Author: Department of Health and Social Care
Adult social care will benefit from £162.5 million of new funding to help workforce retention and recruitment.
£162.5 million new workforce retention and recruitment fund on top of £388 million infection control funding
Tens of thousands of additional carers could soon support the workforce through local recruitment initiatives
Existing workforce will benefit from better well-being support, staff banks and overtime
Care homes and home care providers will benefit from a new £162.5 million workforce retention and recruitment fund to bolster the dedicated care workforce.
Local authorities across England will soon be able to access the fund based on their need, helping to boost the number of people working in adult social care and supporting those already working in the sector to continue to deliver high-quality care.
The ring-fenced funding, available until the end of March 2022, will support local authorities working with providers to recruit staff. It will also be available to help retain the existing workforce – through overtime payments and staff banks of people ready to work in social care – and will provide further capacity to support their health and well-being through occupational health.
The fund is part of a series of measures in the short and longer term to support social care and ensure there is the right number of staff with the skills to deliver high-quality care to meet increasing demands.
Health and Social Care Secretary Sajid Javid said:
I want to thank care workers for their commitment and tireless efforts throughout the COVID-19 pandemic – we owe them a debt of gratitude which I am determined to repay through ambitious, sustainable social care reform that prioritises their skills and wellbeing.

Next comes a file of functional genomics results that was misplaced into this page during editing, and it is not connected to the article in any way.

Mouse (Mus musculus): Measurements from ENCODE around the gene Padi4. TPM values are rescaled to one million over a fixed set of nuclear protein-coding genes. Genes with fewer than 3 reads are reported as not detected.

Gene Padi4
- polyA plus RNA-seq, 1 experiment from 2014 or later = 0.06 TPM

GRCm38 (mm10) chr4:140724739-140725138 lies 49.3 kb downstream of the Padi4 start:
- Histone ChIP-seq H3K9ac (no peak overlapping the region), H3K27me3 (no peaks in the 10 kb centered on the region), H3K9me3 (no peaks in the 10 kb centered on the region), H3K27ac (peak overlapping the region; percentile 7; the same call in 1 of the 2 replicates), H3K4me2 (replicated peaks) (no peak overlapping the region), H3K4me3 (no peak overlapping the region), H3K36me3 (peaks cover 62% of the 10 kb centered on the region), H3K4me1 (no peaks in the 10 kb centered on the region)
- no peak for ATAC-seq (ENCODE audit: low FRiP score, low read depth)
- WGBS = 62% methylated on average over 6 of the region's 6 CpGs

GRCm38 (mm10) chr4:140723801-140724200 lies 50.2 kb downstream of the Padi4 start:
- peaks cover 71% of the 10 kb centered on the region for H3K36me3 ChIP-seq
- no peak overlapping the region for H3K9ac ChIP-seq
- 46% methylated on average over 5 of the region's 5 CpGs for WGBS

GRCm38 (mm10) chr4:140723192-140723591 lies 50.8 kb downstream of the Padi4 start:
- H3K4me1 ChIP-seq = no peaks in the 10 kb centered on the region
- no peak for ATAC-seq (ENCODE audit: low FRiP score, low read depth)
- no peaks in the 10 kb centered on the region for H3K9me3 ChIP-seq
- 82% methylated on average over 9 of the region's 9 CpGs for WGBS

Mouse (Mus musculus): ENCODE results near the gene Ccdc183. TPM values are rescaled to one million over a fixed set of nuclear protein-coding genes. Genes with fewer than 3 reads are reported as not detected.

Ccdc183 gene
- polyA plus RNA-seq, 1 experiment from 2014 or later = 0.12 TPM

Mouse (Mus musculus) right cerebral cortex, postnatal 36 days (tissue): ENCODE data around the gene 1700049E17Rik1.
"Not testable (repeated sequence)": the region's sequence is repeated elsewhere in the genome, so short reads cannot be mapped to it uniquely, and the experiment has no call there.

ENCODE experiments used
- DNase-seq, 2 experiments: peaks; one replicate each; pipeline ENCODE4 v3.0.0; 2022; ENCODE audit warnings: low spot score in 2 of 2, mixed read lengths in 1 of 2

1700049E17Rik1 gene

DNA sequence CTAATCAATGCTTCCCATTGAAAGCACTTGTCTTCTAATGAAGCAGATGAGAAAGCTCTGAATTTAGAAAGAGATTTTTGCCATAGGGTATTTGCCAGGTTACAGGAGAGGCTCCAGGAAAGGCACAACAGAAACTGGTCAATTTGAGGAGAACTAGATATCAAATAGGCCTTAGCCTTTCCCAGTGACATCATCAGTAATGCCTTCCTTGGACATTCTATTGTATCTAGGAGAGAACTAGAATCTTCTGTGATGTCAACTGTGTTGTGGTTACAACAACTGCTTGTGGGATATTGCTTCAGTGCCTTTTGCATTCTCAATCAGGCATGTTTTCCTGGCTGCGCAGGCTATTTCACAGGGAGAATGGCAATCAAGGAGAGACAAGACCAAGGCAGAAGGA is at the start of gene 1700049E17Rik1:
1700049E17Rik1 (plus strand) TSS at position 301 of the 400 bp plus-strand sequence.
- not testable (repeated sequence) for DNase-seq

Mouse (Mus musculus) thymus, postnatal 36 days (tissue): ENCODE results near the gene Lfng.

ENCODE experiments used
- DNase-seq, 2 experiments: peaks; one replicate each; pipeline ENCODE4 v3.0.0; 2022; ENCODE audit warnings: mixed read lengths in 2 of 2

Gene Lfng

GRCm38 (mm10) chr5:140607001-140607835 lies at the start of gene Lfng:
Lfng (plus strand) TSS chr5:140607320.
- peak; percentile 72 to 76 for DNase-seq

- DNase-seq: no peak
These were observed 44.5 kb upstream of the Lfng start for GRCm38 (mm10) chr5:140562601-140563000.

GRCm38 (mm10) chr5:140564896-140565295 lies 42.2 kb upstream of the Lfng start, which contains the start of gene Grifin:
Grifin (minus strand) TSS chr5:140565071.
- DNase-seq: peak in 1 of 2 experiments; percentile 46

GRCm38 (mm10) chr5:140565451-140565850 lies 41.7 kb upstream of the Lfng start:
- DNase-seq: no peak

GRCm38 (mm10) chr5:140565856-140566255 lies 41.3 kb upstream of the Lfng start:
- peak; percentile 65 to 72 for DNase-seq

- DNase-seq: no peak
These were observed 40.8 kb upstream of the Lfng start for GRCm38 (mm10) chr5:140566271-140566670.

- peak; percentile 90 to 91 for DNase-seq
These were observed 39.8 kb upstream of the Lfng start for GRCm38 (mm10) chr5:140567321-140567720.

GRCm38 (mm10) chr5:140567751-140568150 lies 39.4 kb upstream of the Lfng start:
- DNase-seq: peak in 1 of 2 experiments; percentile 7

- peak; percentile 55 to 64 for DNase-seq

This dedicated funding will help local authorities bolster staff numbers and care workers to continue delivering high-quality care for everyone who needs it.
Throughout the pandemic, the government has provided almost £2 billion towards infection control and testing and over £6 billion has been made available to local authorities to address pressures on their services, including social care.
This funding is in addition to the £388 million announced in September 2021 to support infection control, testing and to boost flu and COVID-19 vaccines in care homes ahead.
In the longer term, the Health and Social Care Levy will see a total of £5.4 billion invested in adult social care – including £500 million for staff training to reduce staff turnover and enable carers to achieve recognised qualifications alongside their day-to-day work.
Minister for Care Gillian Keegan said:
The social care workforce has delivered high-quality care in the most challenging circumstances over the past 18 months – showing true dedication and professionalism – and I can’t thank them enough.
This funding will help care providers recruit and retain staff, supporting both those already making a difference while bringing in new colleagues to help.
Everyone deserves to be cared for with dignity and respect. This funding, as well as our wider reforms, will bring us closer to a world-leading social care system.
The government has committed to bring forward white papers on adult social care reform and integration this year.